Dr S Varalakshmi, professor, Mumbai
Nobody can escape the relevance of political science today. It’s not just about elections. Political science touches our lives in so many innocuous ways.
I’m Dr S Varalakshmi, and I have enjoyed every bit of life’s journey. With the turn of the century, after my stints as a freelance journalist and then a senior manager for corporate communications with Tata, I dabbled with teaching as a visiting faculty and liked it very much. I quit working with Tata and have since been a full time teacher as the head of the Mass Media Department at Jai Hind College, Mumbai.
I did my PhD in the literary and political writings of Nayantara Sahgal. For me, politics is a fascinating journey. It’s so interesting to see how laws are being upheld, subdued, abused and even amended to keep up with changing socio-cultural times.
I have voted in every election that has taken place since I turned 18. Moreover, I remember every candidate I have voted for. Elections for me represent empowerment. When a citizen decides himself who he thinks is the right person for a post — that’s an empowering moment.
As citizens, we express our angst against the ineptitude of our leaders and want positive change to happen. An arm-chair critic cannot bring about change unless she or he participates in the electoral process. Thus, it is the duty of every citizen to exercise her or his franchise.
Think about this: Concerns over the security of women in the country led to mass candle-light marches. Corruption within the government sparked off a wave of anger that resulted in mass movements across the country. However, on election day, do the same people who spill out on the streets to voice their opinion cast their vote?
Very often, this public outrage doesn’t translate into people exercising their right to vote.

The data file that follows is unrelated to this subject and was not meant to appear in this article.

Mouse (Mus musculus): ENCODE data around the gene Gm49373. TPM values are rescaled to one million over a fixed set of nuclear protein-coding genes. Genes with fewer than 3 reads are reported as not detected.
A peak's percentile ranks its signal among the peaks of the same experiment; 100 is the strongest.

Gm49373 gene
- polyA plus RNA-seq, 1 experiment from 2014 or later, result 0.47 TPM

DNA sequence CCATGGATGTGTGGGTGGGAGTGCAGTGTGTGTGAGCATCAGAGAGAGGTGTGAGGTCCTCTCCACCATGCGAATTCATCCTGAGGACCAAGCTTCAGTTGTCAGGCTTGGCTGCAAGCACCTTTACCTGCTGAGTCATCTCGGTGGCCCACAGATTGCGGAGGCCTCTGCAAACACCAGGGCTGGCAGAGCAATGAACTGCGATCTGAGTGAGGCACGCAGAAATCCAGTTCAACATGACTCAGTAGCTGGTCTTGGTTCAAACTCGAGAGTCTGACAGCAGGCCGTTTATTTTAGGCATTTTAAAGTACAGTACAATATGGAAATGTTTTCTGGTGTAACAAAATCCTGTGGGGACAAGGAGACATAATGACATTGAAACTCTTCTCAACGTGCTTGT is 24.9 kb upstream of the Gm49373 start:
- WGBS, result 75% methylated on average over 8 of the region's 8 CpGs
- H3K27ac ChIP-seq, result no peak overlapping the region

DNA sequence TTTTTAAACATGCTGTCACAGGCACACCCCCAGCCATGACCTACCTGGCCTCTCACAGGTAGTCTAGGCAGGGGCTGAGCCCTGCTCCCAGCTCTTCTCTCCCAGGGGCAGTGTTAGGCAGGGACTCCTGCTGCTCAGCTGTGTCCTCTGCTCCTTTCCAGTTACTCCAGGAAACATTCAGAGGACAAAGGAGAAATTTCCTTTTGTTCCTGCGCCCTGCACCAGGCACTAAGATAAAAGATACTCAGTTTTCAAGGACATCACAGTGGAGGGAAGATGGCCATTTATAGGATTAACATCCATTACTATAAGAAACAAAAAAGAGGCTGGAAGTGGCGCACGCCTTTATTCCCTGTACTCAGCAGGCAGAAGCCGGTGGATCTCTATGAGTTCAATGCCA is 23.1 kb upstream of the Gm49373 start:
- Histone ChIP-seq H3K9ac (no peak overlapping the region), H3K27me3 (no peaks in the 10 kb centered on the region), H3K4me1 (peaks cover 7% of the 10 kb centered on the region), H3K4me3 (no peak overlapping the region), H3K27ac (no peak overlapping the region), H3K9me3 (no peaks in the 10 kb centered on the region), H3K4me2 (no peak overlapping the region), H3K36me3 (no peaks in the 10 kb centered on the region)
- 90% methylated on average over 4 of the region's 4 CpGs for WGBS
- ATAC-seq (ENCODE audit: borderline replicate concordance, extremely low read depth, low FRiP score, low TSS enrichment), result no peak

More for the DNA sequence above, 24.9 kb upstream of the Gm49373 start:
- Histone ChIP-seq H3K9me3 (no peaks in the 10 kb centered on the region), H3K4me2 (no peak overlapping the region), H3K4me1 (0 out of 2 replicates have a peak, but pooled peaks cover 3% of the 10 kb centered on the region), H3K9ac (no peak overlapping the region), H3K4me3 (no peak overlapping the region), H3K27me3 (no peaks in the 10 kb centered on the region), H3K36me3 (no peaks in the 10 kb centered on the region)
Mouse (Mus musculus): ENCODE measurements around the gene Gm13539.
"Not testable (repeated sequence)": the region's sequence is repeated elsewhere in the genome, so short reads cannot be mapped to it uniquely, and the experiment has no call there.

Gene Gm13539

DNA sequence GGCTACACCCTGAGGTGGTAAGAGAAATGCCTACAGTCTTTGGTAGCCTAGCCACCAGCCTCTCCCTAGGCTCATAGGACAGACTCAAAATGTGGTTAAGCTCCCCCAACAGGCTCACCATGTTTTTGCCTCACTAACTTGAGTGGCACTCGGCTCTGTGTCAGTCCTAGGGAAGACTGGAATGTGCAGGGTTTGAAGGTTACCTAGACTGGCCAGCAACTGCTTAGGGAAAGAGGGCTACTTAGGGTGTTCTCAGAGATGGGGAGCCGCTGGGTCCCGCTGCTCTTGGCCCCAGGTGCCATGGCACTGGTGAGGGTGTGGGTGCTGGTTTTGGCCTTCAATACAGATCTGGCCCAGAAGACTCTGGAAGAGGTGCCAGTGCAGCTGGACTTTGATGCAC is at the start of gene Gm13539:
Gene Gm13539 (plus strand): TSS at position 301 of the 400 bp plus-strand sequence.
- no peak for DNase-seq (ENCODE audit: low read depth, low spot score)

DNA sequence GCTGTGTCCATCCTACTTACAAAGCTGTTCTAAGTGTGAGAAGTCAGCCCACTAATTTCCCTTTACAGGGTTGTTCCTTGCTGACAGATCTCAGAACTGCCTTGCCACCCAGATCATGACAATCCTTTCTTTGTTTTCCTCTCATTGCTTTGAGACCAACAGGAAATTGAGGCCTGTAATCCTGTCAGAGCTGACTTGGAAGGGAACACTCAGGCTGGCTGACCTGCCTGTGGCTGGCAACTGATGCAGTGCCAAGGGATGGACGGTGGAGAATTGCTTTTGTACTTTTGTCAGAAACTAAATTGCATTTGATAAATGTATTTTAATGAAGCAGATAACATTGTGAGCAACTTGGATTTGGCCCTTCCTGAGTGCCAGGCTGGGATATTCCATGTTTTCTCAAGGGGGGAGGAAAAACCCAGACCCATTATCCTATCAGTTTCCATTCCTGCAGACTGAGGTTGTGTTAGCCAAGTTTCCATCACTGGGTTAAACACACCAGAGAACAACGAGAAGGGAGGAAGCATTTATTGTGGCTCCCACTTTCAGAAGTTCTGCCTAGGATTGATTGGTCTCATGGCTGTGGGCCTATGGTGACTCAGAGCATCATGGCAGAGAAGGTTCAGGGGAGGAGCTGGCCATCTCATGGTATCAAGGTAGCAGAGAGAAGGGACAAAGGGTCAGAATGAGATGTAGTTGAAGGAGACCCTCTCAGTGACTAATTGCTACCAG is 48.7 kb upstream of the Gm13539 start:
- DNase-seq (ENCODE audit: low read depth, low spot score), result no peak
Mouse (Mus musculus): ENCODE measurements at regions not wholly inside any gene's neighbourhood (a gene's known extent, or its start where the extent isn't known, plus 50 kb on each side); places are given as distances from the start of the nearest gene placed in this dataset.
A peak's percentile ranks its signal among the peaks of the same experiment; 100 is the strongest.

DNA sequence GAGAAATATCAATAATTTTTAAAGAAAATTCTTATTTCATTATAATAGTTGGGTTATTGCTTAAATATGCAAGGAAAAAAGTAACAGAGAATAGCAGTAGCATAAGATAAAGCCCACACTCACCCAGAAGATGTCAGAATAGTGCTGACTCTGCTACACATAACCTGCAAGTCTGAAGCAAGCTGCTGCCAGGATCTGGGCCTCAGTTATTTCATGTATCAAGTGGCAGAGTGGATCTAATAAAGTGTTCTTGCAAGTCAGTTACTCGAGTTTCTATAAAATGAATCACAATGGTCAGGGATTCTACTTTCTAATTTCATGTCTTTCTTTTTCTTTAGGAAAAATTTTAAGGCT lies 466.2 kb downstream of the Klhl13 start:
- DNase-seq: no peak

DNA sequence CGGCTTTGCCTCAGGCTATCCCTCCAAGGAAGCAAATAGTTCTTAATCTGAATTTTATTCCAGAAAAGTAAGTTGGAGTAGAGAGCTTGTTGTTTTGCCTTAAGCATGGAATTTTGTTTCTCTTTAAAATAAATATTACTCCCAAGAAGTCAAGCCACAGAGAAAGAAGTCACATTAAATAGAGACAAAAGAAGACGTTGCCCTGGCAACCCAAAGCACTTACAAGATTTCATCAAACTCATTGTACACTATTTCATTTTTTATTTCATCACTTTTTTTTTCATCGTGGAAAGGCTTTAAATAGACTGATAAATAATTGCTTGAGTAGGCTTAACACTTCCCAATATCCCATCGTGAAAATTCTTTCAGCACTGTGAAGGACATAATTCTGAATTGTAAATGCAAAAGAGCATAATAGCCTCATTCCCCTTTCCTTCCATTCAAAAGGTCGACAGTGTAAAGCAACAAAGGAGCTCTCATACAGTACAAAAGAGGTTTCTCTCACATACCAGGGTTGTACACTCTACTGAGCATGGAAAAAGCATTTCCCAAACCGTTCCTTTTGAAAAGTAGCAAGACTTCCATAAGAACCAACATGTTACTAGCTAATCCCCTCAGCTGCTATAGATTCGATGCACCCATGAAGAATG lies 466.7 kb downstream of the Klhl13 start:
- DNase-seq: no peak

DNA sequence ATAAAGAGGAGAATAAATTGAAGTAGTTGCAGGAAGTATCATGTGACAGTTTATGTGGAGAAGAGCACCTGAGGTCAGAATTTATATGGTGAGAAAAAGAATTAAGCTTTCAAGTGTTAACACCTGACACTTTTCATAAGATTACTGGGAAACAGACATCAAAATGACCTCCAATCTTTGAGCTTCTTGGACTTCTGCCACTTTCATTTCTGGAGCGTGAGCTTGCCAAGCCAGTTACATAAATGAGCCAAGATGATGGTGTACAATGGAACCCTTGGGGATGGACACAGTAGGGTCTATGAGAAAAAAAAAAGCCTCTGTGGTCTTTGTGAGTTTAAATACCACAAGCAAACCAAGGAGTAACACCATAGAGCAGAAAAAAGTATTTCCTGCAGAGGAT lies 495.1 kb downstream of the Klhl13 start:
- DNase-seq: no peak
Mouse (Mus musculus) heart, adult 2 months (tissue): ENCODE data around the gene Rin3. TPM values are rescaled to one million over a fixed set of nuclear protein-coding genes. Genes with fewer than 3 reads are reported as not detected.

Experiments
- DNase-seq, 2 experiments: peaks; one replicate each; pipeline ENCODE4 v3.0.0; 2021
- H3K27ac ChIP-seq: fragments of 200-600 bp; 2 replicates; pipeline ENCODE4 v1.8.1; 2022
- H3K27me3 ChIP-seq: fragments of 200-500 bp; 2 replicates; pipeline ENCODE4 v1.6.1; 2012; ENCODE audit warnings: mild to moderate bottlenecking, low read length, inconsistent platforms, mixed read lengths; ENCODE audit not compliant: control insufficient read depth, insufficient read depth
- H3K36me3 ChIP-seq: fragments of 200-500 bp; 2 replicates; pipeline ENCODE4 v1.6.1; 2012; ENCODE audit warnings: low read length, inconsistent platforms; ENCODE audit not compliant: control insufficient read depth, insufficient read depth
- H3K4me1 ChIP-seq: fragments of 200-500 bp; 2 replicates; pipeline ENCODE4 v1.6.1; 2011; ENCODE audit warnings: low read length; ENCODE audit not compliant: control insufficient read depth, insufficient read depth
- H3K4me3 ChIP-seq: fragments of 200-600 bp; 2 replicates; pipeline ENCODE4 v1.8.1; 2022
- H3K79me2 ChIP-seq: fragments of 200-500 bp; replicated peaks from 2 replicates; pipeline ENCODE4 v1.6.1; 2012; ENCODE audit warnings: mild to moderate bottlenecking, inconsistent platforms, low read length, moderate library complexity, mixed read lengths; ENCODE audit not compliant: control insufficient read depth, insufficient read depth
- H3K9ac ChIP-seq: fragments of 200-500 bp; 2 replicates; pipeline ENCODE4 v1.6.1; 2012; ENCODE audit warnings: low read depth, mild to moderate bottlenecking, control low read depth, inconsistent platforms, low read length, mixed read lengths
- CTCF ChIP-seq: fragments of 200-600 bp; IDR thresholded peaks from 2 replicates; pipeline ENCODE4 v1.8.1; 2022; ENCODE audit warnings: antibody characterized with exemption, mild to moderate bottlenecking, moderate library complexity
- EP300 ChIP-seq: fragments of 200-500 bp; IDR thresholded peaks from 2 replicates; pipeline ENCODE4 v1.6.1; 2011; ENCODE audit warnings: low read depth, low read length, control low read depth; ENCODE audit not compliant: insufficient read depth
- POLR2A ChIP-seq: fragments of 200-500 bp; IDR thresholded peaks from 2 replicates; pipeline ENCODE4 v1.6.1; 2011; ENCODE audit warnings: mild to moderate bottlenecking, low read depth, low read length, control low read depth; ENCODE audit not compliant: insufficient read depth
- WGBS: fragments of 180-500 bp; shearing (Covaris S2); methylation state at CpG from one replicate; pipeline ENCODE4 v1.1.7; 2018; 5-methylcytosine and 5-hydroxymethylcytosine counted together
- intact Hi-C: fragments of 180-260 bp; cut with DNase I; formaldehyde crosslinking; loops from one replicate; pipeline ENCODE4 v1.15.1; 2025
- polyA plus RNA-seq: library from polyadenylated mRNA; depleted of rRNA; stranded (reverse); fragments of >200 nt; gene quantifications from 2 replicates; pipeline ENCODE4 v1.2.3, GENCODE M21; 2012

The Election Commission has taken the right steps to promote a higher voter turnout by declaring a public holiday on the day of voting but this year, interestingly, they have come out with a number of ads encouraging people to vote.
However, public responsibility is paramount. Do people perceive this holiday as an opportunity to socialise with friends? Or as an opportunity to celebrate social responsibility?
As a professor teaching political science, I believe that political awareness amongst my students has decreased. Students 8-10 years ago had the pulse of what was happening. Note that this is my perception and does not apply to the entire country.
I constantly strive to make my students be aware of and be interested in political science. What needs to be done is to relate daily socio-political events to the theory. Only then can they connect with current-day political processes. In addition, local communities must reach out to their community members and encourage them to cast their vote. Older people who have a history of good voting patterns must explain the importance of election day to the youth.
All of the above will build a sense of awareness, and in turn, make students part of a positive change.
As a professor teaching media studies, it is interesting to see the role the media has played. Ideally, the media is supposed to provide all parties with an equal bandwidth to express themselves. They must provide an informed perspective with regard to any political ideology.
While it isn’t wrong for a media house to have an allegiance, I would look forward to them being overt about it, as seen in the USA. The reason for this is – in the Indian context – that media houses position themselves as unbiased, but covertly align themselves to a political party. This is dangerous as it misleads public opinion.
In the past few weeks, candidates have used the media as a platform to say anything and everything that comes to their minds. It has been more theatrics than anything else. This time around, the elections are personality driven, i.e., a face has been put to every party, like in the presidential form of elections. This has, as a matter of fact, increased TV viewership!
Social media played a big role during these elections, and its importance will only increase during the next elections. This is a platform that must be targeted more effectively in the years to follow.
I would like to tell our political class a few things. First, to see themselves as individuals who are serving the nation, not leaders as the word ‘neta’ suggests. And second, even after 67 years of independence, tickets are still given based on caste and religion. Don’t do that.
At the end of the day, whatever the outcome of these elections, a responsible government is what is needed. More important, a responsible opposition that won’t let the executive run away with policy making. They must play their vital role in the functioning of a democracy. But most important, we need a vigilant and responsible media that will hold the government accountable at every step of the way.
As told to Jehan Lalkaka. This interview has been lightly edited for clarity.